The lotus symbolizes the
Buddhist way of life. It is bom in the depths of the impure mud. It
grows through the unclean waters of the pond. It blossoms forth in
all its multi petalled purity and glory on the surface of the pond.
In spite of its unclean origin and surrounding its beauty pleases
the eye, and its purity chastens the mind and spirit of the onlooker.
Even so the lotus of the individual unfolds itself in the pond
of human society. The circumstances of his birth, of procreation
and parturition, are impure and unclean. His growth and sustenance,
his upbringing and education are associated with suffering and sacrifice,
folly and frustration, poverty and privation, disappointment and
discouragement, success and failure, gain and loss, fame and disrepute,
praise and censure, and happiness and misery. These are the waters
of life, the circumstances of the world. But the perfected being,
the "arya sravaka", the true disciple of the Buddha, rises
above these worldly waters and shines in all his impeccable purity
This is the mission of the Master, the ministry of the Sasana,
the purpose of the teaching and the function of the disciple. How
do we cultivate the lotus-life?
Human life is two-fold - individual and social. The individual is
as legitimate a part of life as is the mass of society. Society
is the instrument of individual betterment and perfection. Society
makes available to us the field for the cultivation of the seeds
of the good life. Suffering is both individual and social. Life
is indivisible. So is suffering and happiness. Personal salvation
is certainly a contribution to the sum of human happiness, to the
alleviation of universal suffering. But it is only a part, an insignificant
fraction, of the universal sum.
WISDOM AND KARUNA
We owe a duty both to ourselves and to the world around us. Wisdom
or prajna helps us to save ourselves. But it is compassion or Karuna
that impels us to save the rest of our fellows.
Wisdom is essential to us to help us understand the world in and
around ourselves. We ought to be able to state our problems accurately
before we could seek to solve them.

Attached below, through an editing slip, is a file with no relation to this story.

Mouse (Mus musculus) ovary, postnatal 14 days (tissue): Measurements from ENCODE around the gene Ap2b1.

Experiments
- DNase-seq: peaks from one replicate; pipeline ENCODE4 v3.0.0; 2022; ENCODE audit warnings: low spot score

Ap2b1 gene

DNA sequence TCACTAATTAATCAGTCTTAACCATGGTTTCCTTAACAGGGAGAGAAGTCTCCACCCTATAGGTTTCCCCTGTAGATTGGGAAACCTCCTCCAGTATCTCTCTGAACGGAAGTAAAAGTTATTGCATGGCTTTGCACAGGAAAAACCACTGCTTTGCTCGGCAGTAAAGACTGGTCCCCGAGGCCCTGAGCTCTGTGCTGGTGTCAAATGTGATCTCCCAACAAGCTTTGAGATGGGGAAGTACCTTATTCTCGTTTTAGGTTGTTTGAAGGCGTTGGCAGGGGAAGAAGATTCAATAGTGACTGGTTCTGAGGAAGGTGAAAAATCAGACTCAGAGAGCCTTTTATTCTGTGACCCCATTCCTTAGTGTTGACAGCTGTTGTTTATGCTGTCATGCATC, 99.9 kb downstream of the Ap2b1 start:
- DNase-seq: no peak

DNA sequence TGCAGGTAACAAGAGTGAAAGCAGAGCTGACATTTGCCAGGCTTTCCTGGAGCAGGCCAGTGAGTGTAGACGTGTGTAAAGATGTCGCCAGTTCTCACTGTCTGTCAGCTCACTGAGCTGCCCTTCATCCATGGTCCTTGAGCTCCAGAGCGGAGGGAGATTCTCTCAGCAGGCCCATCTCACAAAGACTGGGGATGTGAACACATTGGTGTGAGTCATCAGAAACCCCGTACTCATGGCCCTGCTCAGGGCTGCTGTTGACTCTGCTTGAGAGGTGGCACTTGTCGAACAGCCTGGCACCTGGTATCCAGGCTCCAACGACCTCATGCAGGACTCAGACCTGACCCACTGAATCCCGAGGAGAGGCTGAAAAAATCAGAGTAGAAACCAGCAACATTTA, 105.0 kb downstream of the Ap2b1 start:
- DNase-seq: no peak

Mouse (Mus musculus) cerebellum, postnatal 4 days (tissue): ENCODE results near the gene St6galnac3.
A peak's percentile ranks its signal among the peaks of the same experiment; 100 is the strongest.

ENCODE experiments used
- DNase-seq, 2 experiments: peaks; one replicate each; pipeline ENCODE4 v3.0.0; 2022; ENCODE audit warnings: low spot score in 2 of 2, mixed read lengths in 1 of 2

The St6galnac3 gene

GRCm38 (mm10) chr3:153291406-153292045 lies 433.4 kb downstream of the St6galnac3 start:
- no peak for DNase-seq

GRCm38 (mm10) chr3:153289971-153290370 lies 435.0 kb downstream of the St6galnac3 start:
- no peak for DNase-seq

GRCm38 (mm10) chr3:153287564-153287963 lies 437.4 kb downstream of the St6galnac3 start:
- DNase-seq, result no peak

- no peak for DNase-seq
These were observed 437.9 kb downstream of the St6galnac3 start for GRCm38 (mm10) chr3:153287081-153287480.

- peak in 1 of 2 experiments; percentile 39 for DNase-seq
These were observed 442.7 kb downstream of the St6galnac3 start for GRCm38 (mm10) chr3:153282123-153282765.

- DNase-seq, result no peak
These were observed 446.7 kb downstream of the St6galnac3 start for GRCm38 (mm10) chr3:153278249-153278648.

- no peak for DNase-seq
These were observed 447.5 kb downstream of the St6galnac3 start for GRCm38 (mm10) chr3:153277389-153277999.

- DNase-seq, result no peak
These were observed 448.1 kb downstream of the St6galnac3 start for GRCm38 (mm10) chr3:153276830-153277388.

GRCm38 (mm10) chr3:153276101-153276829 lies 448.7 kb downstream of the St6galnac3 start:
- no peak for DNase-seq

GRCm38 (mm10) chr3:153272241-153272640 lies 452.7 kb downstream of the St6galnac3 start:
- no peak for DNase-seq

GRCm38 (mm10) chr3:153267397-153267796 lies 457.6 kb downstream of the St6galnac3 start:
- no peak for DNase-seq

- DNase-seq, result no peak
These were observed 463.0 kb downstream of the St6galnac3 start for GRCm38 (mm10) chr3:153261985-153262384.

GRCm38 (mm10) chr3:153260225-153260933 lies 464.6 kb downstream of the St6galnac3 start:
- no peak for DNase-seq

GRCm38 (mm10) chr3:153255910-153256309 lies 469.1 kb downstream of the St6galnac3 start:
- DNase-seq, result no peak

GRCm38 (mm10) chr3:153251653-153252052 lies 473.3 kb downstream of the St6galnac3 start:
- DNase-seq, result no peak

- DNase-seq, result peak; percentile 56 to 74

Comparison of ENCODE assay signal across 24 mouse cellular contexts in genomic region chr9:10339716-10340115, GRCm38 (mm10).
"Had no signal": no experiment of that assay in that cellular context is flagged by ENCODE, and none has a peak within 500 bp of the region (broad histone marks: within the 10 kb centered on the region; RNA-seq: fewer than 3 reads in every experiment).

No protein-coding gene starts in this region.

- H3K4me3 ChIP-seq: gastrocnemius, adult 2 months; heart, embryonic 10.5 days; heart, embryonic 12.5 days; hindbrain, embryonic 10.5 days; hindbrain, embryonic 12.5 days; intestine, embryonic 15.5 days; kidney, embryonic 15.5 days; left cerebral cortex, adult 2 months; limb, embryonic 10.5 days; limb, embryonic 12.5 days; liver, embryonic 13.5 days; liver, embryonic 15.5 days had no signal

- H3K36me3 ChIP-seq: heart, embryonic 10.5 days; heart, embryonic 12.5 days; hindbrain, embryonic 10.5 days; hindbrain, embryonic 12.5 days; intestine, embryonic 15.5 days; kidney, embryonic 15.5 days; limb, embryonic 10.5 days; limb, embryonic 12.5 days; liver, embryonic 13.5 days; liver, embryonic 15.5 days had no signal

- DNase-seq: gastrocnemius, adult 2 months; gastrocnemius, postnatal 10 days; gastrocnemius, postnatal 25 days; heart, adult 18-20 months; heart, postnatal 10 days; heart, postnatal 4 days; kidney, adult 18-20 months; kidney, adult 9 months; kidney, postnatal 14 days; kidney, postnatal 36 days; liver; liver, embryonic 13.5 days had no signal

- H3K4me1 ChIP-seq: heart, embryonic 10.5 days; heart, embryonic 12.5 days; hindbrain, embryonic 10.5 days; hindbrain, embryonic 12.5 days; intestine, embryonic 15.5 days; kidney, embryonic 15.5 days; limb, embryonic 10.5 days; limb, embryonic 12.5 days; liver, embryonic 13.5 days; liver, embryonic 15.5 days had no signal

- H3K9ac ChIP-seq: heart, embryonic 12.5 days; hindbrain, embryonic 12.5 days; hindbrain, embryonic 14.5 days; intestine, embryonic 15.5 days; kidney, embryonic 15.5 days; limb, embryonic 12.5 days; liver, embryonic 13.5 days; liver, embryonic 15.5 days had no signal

Objects, events and persons are governed by a causality which wisdom
uncovers to our minds. It is causality that connects our past with
our present and continues to bind our present to our unmanifested
future. Life is a contiguous chain, an almost perpetual succession
of psychophysical states, an almost unending cycle of births and
deaths involving pain and suffering.
Our behavior in thought, word and deed is habitually impelled by
likes and dislikes which are rooted in ignorance and which are continually
determined, governed, influenced and directed by interests. Interests
are but ill-concealed manifestations of selfishness sometimes albeit
represented as enlightened self-interest. We are strangers to truth
and reality as long as we are guided by likes and dislikes. Our
actions must be guided by ideas pertaining to truth and error, if
we seek to understand the causality that governs our lives.
The chain of life extends into the unmanifested future by means
of ever new links forged in the crucible of the triple spring of
unwholesome states, that is, avarice or greed, hatred or animosity
and confusion or ignorance.
But the strength of the chain depends on the quality of its weakest
link. And happily there is a weak link in the chain of life. This
is greed and attachment. This is the link that connects two distinct
psychological processes in the human mind. The initial process is
natural and inevitable, essential to the process of sensory experience.
When stimuli from the external world impinge on the sense organs
there is feeling consequent to sensory contact. The psychological
process up to this stage is inevitable even in the case of the perfected
being. But the next stage is not inevitable. It is avoidable because
theconnecting thread here is greed and grasping. This is the discovery
of the Buddha, the essence of his enlightenment, and the raison
d'etre of the teaching of the Dhamma. This then is the content of
wisdom, the heart of sambodhi referred in the books of the Buddhists.